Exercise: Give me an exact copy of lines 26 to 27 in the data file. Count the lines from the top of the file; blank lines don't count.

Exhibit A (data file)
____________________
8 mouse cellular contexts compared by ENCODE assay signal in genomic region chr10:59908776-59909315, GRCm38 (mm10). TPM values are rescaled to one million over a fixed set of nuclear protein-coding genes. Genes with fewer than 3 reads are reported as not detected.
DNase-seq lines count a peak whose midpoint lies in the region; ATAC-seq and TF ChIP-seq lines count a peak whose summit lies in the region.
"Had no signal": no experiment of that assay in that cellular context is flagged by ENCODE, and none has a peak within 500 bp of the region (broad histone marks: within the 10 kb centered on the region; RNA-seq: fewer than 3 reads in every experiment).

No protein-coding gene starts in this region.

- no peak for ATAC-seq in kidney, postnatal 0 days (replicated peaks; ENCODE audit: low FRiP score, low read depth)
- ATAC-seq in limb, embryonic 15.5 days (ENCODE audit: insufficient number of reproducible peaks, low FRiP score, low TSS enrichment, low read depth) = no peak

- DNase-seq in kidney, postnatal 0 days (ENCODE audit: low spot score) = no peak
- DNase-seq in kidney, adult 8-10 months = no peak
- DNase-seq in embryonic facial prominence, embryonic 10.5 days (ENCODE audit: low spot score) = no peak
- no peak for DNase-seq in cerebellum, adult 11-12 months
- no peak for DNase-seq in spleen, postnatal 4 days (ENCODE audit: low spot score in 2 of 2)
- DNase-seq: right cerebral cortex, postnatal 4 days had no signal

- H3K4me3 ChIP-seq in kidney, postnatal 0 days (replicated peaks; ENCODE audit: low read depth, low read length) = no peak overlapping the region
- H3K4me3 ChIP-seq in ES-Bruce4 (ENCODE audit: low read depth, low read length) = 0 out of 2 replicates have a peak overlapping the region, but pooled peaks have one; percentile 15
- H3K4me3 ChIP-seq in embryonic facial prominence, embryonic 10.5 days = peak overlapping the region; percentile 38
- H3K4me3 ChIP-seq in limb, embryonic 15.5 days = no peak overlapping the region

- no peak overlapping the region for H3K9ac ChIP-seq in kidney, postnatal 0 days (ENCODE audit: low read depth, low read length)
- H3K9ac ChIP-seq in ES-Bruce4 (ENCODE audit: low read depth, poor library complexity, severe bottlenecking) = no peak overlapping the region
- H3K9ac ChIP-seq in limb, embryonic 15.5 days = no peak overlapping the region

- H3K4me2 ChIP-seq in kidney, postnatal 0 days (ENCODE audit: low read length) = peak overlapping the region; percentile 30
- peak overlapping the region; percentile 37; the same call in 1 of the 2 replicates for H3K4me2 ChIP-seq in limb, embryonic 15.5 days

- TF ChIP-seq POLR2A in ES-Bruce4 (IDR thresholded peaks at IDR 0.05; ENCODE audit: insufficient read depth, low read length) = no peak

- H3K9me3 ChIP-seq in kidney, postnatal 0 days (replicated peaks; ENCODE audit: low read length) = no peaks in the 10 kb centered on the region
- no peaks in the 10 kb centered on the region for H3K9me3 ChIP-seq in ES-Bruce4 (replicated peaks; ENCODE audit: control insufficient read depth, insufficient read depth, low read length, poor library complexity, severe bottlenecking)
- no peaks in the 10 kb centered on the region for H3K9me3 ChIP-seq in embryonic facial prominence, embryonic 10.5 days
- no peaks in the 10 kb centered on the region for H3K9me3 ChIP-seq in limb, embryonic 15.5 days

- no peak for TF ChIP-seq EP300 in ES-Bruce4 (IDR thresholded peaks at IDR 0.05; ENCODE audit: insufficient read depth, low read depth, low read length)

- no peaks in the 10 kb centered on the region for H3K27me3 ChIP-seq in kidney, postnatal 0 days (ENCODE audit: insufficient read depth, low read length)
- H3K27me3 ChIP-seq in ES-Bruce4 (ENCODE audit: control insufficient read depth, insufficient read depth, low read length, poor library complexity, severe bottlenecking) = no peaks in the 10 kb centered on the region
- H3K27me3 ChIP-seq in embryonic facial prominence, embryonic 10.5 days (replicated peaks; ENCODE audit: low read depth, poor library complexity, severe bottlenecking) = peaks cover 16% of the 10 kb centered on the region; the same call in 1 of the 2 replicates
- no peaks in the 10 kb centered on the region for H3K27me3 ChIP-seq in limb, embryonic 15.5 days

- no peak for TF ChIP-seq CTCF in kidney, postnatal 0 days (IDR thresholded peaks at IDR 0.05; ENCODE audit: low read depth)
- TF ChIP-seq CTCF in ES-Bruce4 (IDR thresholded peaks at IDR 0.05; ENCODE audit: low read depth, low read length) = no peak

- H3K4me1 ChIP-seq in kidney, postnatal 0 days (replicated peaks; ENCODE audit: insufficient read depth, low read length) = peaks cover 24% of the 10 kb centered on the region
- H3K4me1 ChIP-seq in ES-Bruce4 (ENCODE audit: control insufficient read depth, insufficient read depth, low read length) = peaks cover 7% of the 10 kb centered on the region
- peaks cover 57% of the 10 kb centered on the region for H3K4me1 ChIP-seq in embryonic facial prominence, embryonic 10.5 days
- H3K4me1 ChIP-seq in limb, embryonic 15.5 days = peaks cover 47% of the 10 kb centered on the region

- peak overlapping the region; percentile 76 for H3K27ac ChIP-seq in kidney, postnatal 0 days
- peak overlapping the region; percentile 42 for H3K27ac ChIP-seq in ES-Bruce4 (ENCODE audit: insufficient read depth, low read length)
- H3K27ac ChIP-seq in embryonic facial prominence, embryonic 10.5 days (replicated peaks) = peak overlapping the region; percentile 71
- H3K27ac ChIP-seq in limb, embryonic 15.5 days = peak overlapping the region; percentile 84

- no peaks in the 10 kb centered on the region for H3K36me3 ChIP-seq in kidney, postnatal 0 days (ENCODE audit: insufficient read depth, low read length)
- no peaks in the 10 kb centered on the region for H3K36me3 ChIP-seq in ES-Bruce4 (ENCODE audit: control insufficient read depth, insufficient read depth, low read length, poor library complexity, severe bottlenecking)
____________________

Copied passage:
- no peaks in the 10 kb centered on the region for H3K9me3 ChIP-seq in limb, embryonic 15.5 days

- no peak for TF ChIP-seq EP300 in ES-Bruce4 (IDR thresholded peaks at IDR 0.05; ENCODE audit: insufficient read depth, low read depth, low read length)